While our example is specific to the Scottish pelagic fishing industry, which operates within internationally managed fisheries, it is a case study where practitioners in other worldwide fisheries can recognise many transferable processes and areas of good practice. Our aim is to use this example to communicate the practical and social dimensions of an industry-science initiative, with the intention to facilitate better understanding of many of the ‘why and how to’ aspects that are less well documented and remain somewhat ‘mysterious’ for collaborating partners across different science and industry sectors. In particular, we cover why and how it started, what it has taken to develop a routine and consistent voluntary sampling regime that provides quality data, and what is required to bring the data to the attention of potential end users. To identify critical processes and transferrable lessons that could help expedite other initiatives, we describe how the quality and results have evolved through a mutual learning process, and reflect on our different institutional perspectives on what so far have been the most challenging obstacles, and the routes to overcoming them. Finally, we look at the steps ahead in our efforts toward continuous improvements.

The development of this sampling programme was, and continues to be, an iterative process. To provide clarity on the path taken to transition from the idea of an industry-science collaboration to its physical implementation, the descriptions of methods and results include statements on the background and motivation behind decisions.

2 Methods

2.1 Inception

The work began in July 2016, when the Scottish Pelagic Fishermen’s Association3 (SPFA) appointed Dr. Steven Mackinson as its Chief Scientific Officer, with responsibilities for developing and implementing a long-term strategy for professionalising its contributions to science (see Figure 1 for programme development timeline from inception through to current status). The overall theme however, was conceived long before, with the SPFA (like other industry sectors in the UK) being actively engaged in following the process of fish stock assessments and advice from ICES, and regularly accommodating scientists in their work, either onboard or onshore since the 1970s. As early as 2004, the SPFA was pro-active in discussions about how to improve engagement of the fishing industry in science, particularly in relation to the incorporation of additional information from the fishing industry into stock assessments and research (ICES, 2004; ICES, 2007; ICES, 2008).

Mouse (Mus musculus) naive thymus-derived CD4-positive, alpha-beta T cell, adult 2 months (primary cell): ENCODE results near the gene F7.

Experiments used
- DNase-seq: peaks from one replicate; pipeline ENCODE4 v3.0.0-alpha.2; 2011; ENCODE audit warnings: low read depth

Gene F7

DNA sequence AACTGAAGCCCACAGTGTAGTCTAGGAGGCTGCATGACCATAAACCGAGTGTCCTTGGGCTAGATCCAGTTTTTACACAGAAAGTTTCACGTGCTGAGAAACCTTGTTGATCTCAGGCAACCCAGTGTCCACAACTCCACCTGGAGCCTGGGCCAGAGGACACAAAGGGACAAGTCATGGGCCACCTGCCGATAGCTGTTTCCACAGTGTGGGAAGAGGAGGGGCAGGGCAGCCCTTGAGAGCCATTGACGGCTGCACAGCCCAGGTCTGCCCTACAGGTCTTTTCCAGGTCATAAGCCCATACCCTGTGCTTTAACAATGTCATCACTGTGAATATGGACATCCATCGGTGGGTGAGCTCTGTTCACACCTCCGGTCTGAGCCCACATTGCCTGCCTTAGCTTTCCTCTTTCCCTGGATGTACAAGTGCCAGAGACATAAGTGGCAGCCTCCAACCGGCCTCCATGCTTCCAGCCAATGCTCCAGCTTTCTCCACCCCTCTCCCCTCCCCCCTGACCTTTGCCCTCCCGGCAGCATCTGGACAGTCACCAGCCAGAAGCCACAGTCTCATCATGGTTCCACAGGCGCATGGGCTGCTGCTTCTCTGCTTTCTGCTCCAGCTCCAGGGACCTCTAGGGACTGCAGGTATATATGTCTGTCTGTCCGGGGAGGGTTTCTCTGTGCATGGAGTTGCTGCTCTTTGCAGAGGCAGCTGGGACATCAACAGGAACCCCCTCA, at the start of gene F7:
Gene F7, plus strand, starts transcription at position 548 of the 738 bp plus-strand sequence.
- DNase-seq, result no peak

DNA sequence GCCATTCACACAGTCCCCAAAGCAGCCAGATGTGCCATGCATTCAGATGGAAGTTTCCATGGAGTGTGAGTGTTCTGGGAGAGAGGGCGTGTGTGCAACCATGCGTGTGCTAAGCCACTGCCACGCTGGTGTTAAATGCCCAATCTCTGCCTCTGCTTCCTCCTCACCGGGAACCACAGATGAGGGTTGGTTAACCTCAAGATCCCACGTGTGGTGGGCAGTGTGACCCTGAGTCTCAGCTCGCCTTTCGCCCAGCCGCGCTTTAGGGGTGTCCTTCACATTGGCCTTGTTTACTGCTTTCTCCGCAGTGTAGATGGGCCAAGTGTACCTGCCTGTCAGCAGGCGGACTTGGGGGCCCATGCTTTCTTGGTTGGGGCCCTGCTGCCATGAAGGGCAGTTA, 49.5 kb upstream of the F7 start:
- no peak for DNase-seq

Figure 1 Timeline of events and milestone documents during development of the Scottish Pelagic Industry-science Data Collection Programme.

In 2016, discussions with pelagic industry members during an SPFA board meeting highlighted industry concerns and perspectives on the use of scientific information described above, catalysing development of a data collection strategy (SPFA, 2019). This includes a science plan (Figure 2) which has pelagic fishermen at its heart, with two key strands: a science engagement policy, with key elements of contributing to science, upholding scientific standards, collaboration with government and academic scientists, and raising awareness; and a data collection strategy, underpinned by data collection onboard vessels and in factories. This planning document led to the decision to develop a pelagic self-sampling scheme, aligned with the SPFA data collection strategy. Then followed two years of preparation and design (Mackinson et al., 2018) leading to a proposal to trial the scheme.


Figure 2 SPFA Science Plan (revised and updated from SPFA, 2019). The vision is enacted through the Data Collection Strategy and Science Engagement Strategy, which have defined objectives under which specific work activities occur.

The foundations of the programme are based upon an understanding of the opportunities in which industry data can make a worthwhile contribution to information used in fisheries science and advice. Supplemental Table S1 identifies a broad suit of scientific applications where industry data collection programmes may have the potential to add value to improving data and knowledge on fish stocks and their fisheries, which while speculative, provides a basis for further consideration and discussion.

2.2 Collaborative approach

The programme has been developed by the Scottish Pelagic Fishermen’s Association (SPFA – an association for the pelagic fishing fleet), Shetland UHI (SUHI - an academic partner of the University of Highlands and Islands (UHI)) and Marine Scotland Science (MSS - a division of the Scottish Government), with additional industry support from the Scottish Fishermen’s Federation (SFF – an organisation that works for the collective interests of Scotland’s fishermen’s associations). From the very beginning, the approach has been to work in partnership with relevant national and international scientific and policy institutions, so that data provided by industry will be relevant, credible and trusted by the institutions that will use it.